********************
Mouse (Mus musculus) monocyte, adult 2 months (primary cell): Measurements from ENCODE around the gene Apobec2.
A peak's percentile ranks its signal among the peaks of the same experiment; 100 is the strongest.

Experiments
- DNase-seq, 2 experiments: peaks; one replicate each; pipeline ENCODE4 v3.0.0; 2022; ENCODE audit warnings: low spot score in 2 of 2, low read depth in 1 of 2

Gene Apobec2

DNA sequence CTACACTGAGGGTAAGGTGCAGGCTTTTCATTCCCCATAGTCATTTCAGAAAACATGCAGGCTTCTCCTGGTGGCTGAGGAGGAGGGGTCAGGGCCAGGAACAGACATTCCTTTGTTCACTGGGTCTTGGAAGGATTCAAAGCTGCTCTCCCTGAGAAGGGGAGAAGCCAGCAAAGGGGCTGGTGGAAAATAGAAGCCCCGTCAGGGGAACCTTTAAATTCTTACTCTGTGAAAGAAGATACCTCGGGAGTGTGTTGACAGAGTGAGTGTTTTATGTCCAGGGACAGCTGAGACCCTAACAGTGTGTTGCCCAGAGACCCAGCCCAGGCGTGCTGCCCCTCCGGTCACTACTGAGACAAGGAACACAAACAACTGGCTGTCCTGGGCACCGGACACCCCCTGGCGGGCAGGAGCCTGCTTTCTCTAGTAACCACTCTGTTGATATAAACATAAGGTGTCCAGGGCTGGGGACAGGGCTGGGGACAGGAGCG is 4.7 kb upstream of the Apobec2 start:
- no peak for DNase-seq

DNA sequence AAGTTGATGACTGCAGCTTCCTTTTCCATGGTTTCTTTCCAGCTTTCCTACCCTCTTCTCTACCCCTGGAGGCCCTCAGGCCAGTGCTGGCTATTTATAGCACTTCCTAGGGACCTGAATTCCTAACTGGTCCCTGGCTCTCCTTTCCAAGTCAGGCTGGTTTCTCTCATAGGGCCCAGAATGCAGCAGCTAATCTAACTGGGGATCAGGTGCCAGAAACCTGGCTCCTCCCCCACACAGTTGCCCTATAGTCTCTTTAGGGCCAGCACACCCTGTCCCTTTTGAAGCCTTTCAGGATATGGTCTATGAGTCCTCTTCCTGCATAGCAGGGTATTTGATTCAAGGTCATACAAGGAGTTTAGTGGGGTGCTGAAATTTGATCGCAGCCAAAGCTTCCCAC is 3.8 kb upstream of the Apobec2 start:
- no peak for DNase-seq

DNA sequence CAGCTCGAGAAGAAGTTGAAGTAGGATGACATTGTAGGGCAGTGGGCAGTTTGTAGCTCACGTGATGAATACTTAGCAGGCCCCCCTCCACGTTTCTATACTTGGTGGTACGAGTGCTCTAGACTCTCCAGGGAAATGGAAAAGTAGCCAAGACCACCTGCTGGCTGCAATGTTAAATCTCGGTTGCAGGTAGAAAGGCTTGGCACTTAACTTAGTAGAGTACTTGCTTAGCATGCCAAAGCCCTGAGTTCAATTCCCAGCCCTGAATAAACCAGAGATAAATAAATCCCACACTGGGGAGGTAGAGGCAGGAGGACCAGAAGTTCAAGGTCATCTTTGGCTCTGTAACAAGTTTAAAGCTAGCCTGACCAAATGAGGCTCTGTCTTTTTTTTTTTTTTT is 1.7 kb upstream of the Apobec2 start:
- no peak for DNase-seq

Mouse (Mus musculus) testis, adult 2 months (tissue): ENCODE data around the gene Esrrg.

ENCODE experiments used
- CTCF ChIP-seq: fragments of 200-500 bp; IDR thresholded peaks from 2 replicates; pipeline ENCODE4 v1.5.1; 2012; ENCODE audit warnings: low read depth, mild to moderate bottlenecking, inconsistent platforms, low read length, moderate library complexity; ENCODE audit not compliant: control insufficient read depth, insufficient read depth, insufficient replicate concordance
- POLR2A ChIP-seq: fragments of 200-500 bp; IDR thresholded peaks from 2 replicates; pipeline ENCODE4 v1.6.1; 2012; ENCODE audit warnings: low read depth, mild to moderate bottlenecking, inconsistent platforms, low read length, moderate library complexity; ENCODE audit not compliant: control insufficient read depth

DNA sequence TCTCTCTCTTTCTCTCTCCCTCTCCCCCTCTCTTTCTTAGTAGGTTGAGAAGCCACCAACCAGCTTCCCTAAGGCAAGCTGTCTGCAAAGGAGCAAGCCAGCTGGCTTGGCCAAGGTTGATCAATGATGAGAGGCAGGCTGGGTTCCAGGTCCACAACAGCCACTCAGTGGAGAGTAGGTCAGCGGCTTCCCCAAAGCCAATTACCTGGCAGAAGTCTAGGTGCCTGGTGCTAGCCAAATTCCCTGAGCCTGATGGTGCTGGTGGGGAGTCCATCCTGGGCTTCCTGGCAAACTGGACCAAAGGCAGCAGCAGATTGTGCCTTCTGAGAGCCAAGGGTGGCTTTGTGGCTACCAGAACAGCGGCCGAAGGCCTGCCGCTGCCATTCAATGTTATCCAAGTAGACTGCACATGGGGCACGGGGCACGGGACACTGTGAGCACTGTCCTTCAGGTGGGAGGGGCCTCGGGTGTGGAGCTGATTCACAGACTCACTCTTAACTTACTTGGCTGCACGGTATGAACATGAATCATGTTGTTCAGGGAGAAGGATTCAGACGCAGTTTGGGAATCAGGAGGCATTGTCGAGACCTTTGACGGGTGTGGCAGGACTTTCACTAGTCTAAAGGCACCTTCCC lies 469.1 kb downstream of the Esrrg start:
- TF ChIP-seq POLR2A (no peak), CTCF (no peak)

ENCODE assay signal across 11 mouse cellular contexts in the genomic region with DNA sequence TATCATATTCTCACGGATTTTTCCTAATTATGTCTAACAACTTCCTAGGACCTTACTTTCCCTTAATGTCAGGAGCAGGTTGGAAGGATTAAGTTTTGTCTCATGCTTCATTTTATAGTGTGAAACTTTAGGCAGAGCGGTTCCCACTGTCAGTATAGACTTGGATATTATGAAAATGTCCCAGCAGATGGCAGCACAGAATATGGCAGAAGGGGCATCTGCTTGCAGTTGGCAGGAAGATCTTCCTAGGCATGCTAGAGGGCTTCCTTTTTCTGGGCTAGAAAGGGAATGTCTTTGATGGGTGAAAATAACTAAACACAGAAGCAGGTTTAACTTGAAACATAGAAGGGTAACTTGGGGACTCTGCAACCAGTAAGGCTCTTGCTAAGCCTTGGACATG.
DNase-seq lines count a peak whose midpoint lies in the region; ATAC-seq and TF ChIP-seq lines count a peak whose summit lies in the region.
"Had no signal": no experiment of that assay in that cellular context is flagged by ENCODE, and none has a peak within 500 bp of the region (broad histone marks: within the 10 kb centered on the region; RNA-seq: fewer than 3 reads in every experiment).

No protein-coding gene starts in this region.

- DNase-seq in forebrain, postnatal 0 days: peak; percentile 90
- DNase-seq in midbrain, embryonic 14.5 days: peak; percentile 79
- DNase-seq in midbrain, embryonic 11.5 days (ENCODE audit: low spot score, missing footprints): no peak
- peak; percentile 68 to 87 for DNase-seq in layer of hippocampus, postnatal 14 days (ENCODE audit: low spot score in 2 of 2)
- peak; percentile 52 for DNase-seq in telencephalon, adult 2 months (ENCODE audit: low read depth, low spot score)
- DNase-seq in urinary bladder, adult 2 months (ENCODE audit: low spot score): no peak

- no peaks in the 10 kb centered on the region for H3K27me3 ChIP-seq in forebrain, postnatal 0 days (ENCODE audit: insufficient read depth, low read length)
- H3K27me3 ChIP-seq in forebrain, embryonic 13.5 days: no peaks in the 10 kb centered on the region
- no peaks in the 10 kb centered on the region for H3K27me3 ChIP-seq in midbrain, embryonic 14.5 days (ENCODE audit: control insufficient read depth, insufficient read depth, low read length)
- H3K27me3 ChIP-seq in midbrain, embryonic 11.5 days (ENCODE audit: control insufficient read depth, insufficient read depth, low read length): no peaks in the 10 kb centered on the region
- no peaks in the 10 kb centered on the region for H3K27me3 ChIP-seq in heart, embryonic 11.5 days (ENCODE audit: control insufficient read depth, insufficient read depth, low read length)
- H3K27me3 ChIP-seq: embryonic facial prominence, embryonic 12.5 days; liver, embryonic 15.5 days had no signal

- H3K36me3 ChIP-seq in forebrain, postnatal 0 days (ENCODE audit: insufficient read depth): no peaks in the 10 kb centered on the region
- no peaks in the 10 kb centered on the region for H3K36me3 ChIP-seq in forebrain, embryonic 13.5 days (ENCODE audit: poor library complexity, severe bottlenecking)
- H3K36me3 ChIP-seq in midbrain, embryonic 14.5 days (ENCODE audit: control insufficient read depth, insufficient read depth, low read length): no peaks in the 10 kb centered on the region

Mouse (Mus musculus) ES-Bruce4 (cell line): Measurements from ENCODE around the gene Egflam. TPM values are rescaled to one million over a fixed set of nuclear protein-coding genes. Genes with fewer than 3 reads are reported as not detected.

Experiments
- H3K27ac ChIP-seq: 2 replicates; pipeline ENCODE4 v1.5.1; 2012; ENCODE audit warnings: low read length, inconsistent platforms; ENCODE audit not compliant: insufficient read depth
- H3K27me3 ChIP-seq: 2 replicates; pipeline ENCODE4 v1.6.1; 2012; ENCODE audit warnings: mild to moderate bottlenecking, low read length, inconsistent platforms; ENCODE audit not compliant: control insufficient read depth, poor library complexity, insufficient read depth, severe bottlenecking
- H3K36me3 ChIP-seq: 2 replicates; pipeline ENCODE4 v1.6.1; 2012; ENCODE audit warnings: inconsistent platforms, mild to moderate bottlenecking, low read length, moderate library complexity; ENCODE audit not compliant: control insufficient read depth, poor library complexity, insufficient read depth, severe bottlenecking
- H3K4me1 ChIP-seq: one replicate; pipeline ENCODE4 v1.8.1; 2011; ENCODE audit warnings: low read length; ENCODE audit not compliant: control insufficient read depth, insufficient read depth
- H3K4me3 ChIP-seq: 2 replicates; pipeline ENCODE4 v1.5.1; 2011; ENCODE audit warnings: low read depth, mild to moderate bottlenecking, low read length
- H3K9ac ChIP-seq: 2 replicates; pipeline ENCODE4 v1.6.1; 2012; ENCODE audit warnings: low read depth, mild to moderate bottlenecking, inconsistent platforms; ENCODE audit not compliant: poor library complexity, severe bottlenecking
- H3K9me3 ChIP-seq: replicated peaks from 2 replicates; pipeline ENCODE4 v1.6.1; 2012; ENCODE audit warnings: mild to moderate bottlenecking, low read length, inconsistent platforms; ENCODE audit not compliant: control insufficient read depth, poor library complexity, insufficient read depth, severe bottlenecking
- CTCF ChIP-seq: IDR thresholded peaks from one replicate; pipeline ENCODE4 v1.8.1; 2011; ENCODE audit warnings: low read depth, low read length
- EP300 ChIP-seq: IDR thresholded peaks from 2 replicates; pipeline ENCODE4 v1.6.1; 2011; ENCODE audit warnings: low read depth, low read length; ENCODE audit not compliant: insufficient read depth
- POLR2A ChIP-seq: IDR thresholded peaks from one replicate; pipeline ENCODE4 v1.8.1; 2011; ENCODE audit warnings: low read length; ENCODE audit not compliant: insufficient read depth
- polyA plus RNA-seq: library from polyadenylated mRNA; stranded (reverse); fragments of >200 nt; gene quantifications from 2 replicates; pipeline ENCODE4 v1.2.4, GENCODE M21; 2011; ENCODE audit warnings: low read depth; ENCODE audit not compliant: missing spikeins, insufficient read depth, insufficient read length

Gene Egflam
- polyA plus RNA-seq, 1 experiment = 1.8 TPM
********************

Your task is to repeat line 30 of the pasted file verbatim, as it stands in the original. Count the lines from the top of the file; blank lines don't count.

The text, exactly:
- no peaks in the 10 kb centered on the region for H3K27me3 ChIP-seq in midbrain, embryonic 14.5 days (ENCODE audit: control insufficient read depth, insufficient read depth, low read length)